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General Steel Domestic Sales, LLC v. Chumley

United States District Court, D. Colorado

June 1, 2015

GENERAL STEEL DOMESTIC SALES, LLC, d/b/a GENERAL STEEL CORPORATION, a Colorado limited liability company, Plaintiff,
v.
ETHAN DANIEL CHUMLEY, individually, ATLANTIC BUILDING SYSTEMS, LLC, a Delaware corporation, doing business as ARMSTRONG STEEL CORPORATION, PRQ INTERNET KOMMANDITBOLAG LIMITED PARTNERSHIP doing business as PRQ INET KB, and GOTTFRID SWARTHOLM, individually, Defendants.

ORDER

KATHLEEN M TAFOYA UNITED STATES MAGISTRATE JUDGE

This matter is before the court on “Armstrong Steel’s Second Motion for Contempt and Sanctions Against Denver SEO, LLC Due to Its Destruction of Evidence and Failure to Provide Information and Documents as Ordered by this Court” [Doc. No. 499] (hereinafter “Sanction Motion”). Non-party Denver SEO filed a response on April 23, 2015 [Doc. No. 523] (“Resp.”) and Armstrong Steel filed a reply on May 11, 2015 [Doc. No. 511].

Denver SEO, LLC is a non-party to the above-captioned matter and has been a participant in the discovery process as a result of its former role as Plaintiff General Steel’s digital marketing firm. In that role Denver SEO admits it performed search engine optimization (“SEO”), pay-per-click and other web support advertising services for General Steel. (Resp. at 4.) General Steel terminated Denver SEO on January 23, 2015. Id.

The primary issue giving rise to this motion for sanctions between Denver SEO and Armstrong Steel concerns an advertisement which, as discovery has revealed, was placed by Denver SEO and which claims that Plaintiff General Steel is a steel building manufacturer (hereinafter the “manufacturing ad”). That claim is false. The incendiary part of this dispute began when Denver SEO originally denied any involvement with creating or placing the manufacturing ad and voiced suspicion that Ethan Chumley, the principal of Armstrong Steel, had fabricated the advertisement to inculpate General Steel. This allegation has proven to be unfounded. Mr. Olsen, the principal at Denver SEO, actually discovered himself while reviewing the account activity, that his company had, indeed, created and published the manufacturing ad. The situation was further complicated because upon discovery that the manufacturing ad was still active, Mr. Olsen immediately removed it from any platforms to which he had access -- allegedly a “knee-jerk” reaction to seeing information that was improper and which he had denied creating, out on the internet and placed there by his company.[1]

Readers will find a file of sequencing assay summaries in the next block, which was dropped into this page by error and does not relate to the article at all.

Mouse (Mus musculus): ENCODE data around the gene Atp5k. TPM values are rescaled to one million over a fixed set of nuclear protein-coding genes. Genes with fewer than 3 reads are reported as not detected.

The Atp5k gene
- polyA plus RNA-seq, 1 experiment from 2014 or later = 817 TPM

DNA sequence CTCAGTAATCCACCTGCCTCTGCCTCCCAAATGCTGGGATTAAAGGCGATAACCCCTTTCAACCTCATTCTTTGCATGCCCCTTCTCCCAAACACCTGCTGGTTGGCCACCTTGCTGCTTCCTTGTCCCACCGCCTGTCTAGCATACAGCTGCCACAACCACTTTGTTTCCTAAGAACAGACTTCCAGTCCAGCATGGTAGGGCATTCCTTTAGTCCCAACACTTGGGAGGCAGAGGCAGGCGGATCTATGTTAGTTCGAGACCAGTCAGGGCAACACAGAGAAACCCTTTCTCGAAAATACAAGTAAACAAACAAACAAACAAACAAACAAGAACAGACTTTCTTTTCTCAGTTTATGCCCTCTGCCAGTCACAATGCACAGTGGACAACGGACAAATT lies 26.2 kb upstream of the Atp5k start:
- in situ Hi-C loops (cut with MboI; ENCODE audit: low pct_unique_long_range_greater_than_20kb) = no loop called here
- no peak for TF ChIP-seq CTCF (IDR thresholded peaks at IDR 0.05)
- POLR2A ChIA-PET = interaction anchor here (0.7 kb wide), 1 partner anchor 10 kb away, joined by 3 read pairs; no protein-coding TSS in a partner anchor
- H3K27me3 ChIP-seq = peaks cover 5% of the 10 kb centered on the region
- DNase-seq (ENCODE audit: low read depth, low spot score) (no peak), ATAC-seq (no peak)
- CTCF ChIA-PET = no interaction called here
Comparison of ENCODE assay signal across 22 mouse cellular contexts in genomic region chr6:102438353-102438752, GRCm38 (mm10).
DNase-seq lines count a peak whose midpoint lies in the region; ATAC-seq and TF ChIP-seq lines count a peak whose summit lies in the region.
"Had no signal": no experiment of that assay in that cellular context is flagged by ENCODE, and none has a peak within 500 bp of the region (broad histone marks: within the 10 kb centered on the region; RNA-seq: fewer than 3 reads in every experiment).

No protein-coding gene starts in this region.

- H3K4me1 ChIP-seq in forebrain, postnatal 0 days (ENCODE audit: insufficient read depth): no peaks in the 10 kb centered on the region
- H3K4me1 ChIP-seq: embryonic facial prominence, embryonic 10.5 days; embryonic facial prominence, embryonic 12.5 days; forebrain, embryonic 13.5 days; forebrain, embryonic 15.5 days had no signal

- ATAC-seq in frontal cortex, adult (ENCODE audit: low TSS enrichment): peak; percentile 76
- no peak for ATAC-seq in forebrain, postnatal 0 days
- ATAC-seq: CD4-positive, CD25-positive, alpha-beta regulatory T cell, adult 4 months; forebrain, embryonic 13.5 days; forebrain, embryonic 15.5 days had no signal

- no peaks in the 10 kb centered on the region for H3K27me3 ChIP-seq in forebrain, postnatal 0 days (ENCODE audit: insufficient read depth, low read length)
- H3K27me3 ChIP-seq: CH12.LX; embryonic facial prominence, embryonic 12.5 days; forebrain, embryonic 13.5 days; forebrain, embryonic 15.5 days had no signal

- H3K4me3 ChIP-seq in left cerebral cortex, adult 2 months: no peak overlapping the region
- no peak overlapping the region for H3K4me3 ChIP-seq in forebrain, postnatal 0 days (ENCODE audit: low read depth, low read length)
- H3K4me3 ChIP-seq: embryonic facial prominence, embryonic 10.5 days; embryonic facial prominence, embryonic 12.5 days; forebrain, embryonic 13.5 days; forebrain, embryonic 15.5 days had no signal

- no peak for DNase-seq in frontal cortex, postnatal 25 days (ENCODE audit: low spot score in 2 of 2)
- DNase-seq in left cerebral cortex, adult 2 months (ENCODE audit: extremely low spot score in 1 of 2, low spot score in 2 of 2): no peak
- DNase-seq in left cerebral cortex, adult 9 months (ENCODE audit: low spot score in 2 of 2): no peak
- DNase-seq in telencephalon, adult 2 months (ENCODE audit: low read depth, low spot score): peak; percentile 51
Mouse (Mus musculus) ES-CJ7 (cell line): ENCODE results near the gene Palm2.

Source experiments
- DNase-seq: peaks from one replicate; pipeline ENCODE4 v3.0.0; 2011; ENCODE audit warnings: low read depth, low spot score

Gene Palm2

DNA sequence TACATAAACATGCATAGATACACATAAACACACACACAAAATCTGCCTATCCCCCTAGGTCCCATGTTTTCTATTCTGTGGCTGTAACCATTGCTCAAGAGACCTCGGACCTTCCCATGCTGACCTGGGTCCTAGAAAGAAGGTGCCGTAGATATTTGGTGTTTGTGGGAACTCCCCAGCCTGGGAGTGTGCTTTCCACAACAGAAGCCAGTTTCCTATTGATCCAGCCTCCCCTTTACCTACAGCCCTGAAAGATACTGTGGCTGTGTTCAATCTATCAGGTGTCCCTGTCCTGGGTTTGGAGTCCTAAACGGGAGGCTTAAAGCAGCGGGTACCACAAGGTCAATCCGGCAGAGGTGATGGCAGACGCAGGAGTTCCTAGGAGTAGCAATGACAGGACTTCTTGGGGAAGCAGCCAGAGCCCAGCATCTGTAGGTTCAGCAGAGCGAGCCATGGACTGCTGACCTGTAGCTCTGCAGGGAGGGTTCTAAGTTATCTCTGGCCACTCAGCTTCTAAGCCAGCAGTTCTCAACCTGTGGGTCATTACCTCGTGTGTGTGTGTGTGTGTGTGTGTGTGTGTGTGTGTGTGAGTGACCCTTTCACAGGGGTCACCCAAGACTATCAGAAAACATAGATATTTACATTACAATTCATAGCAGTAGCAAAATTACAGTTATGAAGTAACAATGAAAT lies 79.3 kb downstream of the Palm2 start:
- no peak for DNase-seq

In reaction to the unfounded allegations and the later proof and admission that Denver SEO had actually placed the manufacturing ad, the court required Denver SEO to undertake a rigorous investigation to ascertain, among other relevant information, who created the ad, when it was created, who approved the ad for distribution, when that was accomplished, where the ad was placed and all platforms on which the ad appeared. (Transcript of January 14, 2015 Hearing [Doc. No. 485] at 56.)

Federal courts possess the inherent power to sanction conduct that abuses the judicial process. Towerridge, Inc. v. T.A.O., Inc., 111 F.3d 758, 765–766 (10th Cir.1997) (citing Chambers v. NASCO, Inc., 501 U.S. 32, 44–46 (1991)). To prevail in a civil contempt proceeding, the plaintiff has the burden of proving, by clear and convincing evidence, that a valid court order existed, that the party against whom contempt is sought has knowledge of the order, and that the party disobeyed the order. Reliance Ins. Co. v. Mast Construction Co., 159 F.3d 1311, 1315 (10th Cir. 1998). Those requirements are not met in this case. .